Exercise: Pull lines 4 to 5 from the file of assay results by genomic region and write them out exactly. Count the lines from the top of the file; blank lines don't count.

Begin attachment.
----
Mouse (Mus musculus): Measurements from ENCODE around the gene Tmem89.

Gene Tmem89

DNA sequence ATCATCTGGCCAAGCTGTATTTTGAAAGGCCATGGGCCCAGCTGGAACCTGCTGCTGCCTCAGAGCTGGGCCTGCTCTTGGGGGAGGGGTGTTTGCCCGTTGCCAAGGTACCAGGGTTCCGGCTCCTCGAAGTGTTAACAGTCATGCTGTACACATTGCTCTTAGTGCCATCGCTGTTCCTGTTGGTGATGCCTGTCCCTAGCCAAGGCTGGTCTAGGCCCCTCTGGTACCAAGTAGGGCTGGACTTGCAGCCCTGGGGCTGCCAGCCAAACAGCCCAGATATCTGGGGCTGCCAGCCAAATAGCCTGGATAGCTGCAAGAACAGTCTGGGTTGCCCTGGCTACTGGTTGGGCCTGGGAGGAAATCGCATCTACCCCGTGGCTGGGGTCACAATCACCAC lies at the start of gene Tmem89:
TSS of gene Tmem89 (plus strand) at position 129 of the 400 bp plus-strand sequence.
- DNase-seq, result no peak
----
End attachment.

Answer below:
TSS of gene Tmem89 (plus strand) at position 129 of the 400 bp plus-strand sequence.
- DNase-seq, result no peak